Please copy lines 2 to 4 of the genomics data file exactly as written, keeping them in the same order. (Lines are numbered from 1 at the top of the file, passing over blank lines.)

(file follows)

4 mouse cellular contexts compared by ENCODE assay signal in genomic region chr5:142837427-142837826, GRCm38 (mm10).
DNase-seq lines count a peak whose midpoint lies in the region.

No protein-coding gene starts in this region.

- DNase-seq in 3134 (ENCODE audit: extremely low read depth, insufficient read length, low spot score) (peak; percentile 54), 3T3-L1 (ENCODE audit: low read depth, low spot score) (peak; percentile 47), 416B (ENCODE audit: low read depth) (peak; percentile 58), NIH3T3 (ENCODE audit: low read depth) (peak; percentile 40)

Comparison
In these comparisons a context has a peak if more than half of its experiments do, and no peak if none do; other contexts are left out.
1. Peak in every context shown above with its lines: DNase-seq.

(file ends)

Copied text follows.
DNase-seq lines count a peak whose midpoint lies in the region.

No protein-coding gene starts in this region.

- DNase-seq in 3134 (ENCODE audit: extremely low read depth, insufficient read length, low spot score) (peak; percentile 54), 3T3-L1 (ENCODE audit: low read depth, low spot score) (peak; percentile 47), 416B (ENCODE audit: low read depth) (peak; percentile 58), NIH3T3 (ENCODE audit: low read depth) (peak; percentile 40)